Gillibrand Announces Bipartisan Legislation To Expand Small Business Administration’s Microloan Program, Help Minority- And Women-Owned Businesses Succeed
Legislation Would Make It Easier for Entrepreneurs to Access Capital and Grow Their Small Businesses; Microloan Program Provides Loans and Technical Assistance to Women and Minority Business Owners Who Face Challenges Accessing Capital from Banks; Legislation Recently Passed Out of Key Committee with Unanimous Support, Now Heads to Senate Floor
Utica, NY – U.S. Senator Kirsten Gillibrand today stood with local business owners and community leaders at the Utica Women’s Business Center to announce bipartisan legislation, the Microloan Modernization Act, to expand the Small Business Administration’s (SBA) Microloan Program that provides loans and technical assistance to minority and women business owners, among other entrepreneurs. These entrepreneurs face challenges accessing the capital needed to start and expand small businesses because they are often denied loans by banks.
The legislation Gillibrand announced would strengthen the SBA Microloan Program by raising the total limit on outstanding loans to intermediary lending organizations, which would allow for more loans to be made to minority, women, and other business owners. The Microloan Modernization Act also expands opportunities for more hands-on training assistance to help small business owners succeed. This bipartisan legislation was passed with unanimous support by the Senate Small Business Committee in March this year, and has passed in the House of Representatives. The bill is sponsored by Senator Deb Fischer (R-NE) and cosponsored by Senators Tim Scott (R-SC), Chris Coons (D-DE), Jeanne Shaheen (D-NH), Joe Donnelly (D-IN), and Gary Peters (D-MI).
“Too many would-be small business owners struggle to get loans from banks to start their businesses. More often than not, the people who lose out are women and minority New Yorkers,” said Senator Gillibrand. “The bipartisan Microloan Modernization Act would help ensure that every hardworking entrepreneur who wants to start a business has a chance to do it. If we really want to fix our economy, then we need to start rewarding work and entrepreneurship again, and this bipartisan bill is a good place to start.”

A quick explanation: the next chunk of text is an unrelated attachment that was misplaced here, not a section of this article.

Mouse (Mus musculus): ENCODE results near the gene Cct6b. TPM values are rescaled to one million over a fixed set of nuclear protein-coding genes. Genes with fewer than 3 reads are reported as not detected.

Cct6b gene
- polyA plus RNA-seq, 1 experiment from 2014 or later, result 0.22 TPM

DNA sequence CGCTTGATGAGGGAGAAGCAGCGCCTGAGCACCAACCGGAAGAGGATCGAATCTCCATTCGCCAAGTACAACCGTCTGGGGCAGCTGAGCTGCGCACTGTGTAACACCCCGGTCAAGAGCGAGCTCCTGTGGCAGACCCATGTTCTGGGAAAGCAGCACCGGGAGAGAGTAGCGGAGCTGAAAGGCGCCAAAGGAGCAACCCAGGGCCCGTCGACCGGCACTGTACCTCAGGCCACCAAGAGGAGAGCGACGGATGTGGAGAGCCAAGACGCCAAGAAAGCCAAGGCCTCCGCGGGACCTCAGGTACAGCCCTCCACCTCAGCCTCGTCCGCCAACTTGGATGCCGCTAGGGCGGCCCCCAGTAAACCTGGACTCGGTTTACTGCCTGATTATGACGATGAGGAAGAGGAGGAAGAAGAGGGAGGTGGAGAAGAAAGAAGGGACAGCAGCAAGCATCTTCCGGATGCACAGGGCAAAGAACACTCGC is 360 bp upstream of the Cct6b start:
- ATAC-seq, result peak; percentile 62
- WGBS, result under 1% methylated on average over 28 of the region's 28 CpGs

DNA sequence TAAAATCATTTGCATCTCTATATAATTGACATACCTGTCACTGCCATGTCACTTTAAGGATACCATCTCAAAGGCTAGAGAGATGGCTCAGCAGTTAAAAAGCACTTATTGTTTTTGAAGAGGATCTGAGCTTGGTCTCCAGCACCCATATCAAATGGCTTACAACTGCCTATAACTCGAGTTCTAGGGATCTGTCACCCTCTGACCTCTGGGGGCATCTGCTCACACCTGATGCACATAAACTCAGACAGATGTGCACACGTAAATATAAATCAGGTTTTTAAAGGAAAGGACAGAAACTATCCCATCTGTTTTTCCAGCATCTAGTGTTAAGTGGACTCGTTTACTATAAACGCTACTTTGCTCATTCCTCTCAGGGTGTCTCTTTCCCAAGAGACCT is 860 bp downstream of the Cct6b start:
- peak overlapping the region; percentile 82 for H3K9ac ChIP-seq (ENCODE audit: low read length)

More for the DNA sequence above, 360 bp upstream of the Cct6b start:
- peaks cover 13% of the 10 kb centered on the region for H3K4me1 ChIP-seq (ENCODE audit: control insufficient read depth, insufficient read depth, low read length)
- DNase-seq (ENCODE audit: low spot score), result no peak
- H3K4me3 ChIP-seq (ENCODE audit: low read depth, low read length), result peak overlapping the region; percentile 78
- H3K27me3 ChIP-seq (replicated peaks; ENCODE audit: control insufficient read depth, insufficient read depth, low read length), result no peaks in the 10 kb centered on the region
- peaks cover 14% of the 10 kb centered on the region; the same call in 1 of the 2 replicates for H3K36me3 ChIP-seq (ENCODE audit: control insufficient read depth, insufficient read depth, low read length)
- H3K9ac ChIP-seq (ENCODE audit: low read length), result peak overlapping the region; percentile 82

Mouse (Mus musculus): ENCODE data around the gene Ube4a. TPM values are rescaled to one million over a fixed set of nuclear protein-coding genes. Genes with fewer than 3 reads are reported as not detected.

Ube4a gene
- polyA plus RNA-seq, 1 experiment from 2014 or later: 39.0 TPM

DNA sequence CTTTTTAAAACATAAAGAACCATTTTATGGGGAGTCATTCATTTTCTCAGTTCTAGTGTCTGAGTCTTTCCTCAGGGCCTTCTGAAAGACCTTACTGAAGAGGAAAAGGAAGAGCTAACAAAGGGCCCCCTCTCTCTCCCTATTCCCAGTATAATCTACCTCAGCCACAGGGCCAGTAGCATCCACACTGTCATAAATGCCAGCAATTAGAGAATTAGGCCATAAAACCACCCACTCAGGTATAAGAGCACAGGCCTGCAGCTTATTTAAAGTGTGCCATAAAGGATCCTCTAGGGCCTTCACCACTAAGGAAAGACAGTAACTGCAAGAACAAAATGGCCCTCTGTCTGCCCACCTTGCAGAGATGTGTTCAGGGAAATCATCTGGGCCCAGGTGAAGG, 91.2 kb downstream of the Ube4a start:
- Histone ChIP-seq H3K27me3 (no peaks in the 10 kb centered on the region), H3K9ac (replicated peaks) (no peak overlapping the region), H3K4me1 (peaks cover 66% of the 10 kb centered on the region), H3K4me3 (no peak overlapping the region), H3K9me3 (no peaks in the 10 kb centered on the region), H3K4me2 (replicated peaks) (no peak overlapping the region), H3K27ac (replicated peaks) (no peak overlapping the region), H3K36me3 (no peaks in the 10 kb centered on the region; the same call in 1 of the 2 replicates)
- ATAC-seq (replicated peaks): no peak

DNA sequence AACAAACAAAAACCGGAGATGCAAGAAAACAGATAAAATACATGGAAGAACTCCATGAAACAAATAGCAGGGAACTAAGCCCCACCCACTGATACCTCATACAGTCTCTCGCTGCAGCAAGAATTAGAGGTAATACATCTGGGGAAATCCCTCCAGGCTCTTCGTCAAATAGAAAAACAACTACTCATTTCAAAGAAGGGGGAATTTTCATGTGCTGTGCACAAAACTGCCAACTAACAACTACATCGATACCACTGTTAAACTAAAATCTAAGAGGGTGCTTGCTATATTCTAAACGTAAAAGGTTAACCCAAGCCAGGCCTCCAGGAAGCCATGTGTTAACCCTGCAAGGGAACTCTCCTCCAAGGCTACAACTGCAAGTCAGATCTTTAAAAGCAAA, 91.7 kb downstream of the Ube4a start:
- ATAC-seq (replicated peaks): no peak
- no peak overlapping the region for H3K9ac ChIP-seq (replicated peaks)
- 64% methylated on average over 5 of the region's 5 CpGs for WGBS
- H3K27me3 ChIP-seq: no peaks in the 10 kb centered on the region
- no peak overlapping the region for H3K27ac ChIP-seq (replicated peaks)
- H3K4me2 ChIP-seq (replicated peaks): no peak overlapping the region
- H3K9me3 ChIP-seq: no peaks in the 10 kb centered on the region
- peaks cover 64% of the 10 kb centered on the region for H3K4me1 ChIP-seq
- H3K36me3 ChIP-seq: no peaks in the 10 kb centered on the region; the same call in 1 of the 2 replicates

“Providing capital and technical assistance to small businesses and entrepreneurs is the best investment we can make. In Utica, minority and women-owned businesses have and will continue to play an integral role in our City’s revitalization. This bi-partisan legislation will go to great lengths in helping local businesses expand and grow. I commend Senator Gillibrand for her proactive leadership and support for our small business community,” said Utica Mayor Robert Palmieri.
“Small businesses are truly the engine of the Mohawk Valley’s economy. The Microloan Modernization Act will provide women and minority entrepreneurs with the tools they need to become successful business owners. I want to thank Senator Gillibrand for her support for this program, which will expand opportunity for small business owners, and also help with the continuing revitalization of the Mohawk Valley region,” said Assemblyman Anthony Brindisi.
“I would like to thank Senator Gillibrand for her work on the Microloan Modernization Act. The micro loan program is one of the many important tools in our toolbox here at the Women's Business Center of New York State,” said Patricia Laino, Executive Director of the Women's Business Center of New York State.
According to the U.S. Senate Committee on Small Business and Entrepreneurship, women receive less than 5 percent of conventional small business loans, even though women-owned businesses make up nearly 40 percent of all businesses in the country. Additionally, the U.S. Department of Commerce has found that among smaller minority-owned businesses, loan denial rates for minority firms were about three times higher compared to those of non-minority-owned firms. A report from the Long Island Association also says that small businesses account for close to 90 percent of all businesses on Long Island, showing their importance to the region’s economy.
Since its inception, the SBA Microloan Program has delivered more than $722 million in loans to small businesses across America that have created or retained 212,000 jobs. In Fiscal Year 2017 alone, the program loaned over $8.4 million to 821 New York entrepreneurs and business owners. The SBA Microloan Program makes direct loans and grants to intermediary, non-profit organizations, which in turn provide microloans of up to $50,000, business-based training, and technical assistance to start-up and growing small businesses. The average loan size is $13,000.
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